The US Supreme Court (SCOTUS) on Friday in a 6:3 majority overturned its 50-year-old ruling in Roe v Wade - the landmark ruling that legalised abortion. The decision of the SCOTUS will prove to be a severe blow to women's right over their bodily autonomy, allowing several states to introduce their own laws that regulate abortion.
In fact, in anticipation of today's judgment, at least 13 states had passed anti-abortion "trigger laws" that would kick in once Roe v Wade was overturned. Several other states moved to advance the ban on abortion once the draft majority opinion of the Supreme Court judges indicating their intention to overturn Roe was leaked last month in May.
Earlier this week, even the Supreme Court of Iowa state overruled its own 2018 ruling and said that one couldn't use the state's constitution to claim abortion as a fundamental right.
"Roe was egregiously wrong from the start," Justice Samuel Alito wrote in his majority opinion. "Its reasoning was exceptionally weak, and the decision has had damaging consequences. And far from bringing about a national settlement of the abortion issue, Roe and Casey have enflamed debate and deepened division," he added.
Justice Alito was joined by Justices Clarence Thomas, Neil Gorsuch, Brett Kavanaugh, and Amy Coney Barrett. Chief Justice John Roberts penned his own concurring judgment. Three others – Justices Stephen Breyer, Sonia Sotomayor, and Elena Kagan dissented.
"Like the infamous decision in Plessy v. Ferguson, Roe was also egregiously wrong and on a collision course with the Constitution from the day it was decided," Justice Alito wrote. "A right to abortion is not deeply rooted in the Nation's history and traditions," he added.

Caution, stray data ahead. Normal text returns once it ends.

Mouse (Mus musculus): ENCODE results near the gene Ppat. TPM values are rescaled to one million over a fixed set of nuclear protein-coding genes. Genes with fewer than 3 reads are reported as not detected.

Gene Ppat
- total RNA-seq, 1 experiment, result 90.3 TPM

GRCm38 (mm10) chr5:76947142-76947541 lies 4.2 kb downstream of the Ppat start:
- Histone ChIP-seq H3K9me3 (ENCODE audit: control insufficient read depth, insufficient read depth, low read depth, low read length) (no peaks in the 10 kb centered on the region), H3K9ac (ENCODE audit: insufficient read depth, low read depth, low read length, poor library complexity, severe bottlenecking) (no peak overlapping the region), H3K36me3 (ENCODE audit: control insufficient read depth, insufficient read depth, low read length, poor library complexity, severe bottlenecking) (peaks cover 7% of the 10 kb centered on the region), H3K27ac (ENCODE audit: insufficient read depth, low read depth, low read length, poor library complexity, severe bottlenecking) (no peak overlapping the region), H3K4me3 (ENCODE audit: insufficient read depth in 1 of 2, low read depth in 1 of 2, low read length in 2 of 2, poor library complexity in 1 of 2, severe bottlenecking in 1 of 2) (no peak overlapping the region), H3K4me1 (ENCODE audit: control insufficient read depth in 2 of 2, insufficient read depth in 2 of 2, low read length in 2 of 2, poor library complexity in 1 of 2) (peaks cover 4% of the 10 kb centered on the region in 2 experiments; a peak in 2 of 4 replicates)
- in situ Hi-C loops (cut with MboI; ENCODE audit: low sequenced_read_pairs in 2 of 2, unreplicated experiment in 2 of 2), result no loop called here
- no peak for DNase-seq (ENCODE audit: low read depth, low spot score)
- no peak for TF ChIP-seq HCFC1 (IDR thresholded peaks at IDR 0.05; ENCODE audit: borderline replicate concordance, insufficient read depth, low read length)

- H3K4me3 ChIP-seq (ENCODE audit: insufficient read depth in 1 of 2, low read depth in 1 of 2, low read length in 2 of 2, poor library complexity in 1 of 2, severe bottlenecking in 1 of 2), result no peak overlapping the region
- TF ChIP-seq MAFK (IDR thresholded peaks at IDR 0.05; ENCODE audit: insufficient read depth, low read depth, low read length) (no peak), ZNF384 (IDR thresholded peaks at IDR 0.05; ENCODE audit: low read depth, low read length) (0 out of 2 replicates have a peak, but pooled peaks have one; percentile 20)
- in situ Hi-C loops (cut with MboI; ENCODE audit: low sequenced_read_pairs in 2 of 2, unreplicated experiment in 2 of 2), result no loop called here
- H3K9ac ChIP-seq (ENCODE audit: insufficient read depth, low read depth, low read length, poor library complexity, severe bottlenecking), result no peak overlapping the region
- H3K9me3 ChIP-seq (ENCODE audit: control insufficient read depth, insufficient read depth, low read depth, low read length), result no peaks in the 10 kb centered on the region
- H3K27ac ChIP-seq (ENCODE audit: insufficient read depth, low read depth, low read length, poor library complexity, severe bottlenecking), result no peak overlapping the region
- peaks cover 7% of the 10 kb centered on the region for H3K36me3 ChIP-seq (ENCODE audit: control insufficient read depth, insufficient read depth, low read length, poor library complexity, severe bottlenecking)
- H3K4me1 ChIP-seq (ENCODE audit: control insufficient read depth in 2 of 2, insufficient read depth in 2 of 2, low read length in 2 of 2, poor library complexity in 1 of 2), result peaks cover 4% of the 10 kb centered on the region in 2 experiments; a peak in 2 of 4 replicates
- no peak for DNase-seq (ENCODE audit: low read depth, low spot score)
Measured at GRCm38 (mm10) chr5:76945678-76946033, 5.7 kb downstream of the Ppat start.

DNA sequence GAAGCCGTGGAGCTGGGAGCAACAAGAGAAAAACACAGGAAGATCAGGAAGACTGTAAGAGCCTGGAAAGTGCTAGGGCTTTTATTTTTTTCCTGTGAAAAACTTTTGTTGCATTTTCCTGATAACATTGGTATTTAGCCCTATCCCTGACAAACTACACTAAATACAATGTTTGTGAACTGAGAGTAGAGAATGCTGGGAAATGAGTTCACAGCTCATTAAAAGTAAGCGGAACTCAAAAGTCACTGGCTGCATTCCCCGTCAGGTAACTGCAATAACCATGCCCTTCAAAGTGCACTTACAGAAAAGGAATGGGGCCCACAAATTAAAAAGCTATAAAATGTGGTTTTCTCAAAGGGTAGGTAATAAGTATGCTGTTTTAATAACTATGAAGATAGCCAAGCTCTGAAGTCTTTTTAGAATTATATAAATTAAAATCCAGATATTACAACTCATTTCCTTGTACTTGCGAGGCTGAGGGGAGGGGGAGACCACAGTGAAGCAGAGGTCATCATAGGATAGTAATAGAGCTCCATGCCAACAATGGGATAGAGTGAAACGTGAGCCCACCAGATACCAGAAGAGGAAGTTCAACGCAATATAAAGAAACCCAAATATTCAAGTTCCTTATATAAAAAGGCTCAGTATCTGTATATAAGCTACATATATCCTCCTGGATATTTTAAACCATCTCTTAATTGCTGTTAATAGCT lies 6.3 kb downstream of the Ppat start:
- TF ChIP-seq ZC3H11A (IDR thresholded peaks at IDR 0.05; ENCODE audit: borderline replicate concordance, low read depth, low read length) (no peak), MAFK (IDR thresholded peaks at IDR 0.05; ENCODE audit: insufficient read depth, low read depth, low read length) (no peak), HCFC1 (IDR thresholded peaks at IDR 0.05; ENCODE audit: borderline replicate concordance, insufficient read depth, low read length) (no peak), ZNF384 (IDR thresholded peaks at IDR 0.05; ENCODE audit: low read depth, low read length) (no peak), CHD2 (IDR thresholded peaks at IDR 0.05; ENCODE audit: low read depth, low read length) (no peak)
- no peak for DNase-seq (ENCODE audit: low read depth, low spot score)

"On the contrary, an unbroken tradition of prohibiting abortion on pain of criminal punishment persisted from the earliest days of the common law until 1973," the majority opinion read.
While US President Joe Biden was slated to deliver his remarks at the time this story was published, Mayor Eric Adams offered New York City as a safe haven for women seeking an abortion.
Former US President Barack Obama tweeted, "Today, the Supreme Court not only reversed nearly 50 years of precedent, it relegated the most intensely personal decision someone can make to the whims of politicians and ideologues—attacking the essential freedoms of millions of Americans."
What does this mean for women in the US?
Several states in the US had enacted trigger laws all but banning abortion once Roe V Wade was overturned. This will make it difficult for women to get abortion in states like Texas, Oklahoma, Iowa, Mississippi, and several others.
Texas Governor Greg Abott on May 19 signed off on the "Texas Heartbeat Bill" banning abortions at six weeks or as soon as a fetal heartbeat is detected—even before women know they could be pregnant. There are no exceptions for pregnancies arising out of rape or incest. The sole exception is in the event of medical emergencies only.
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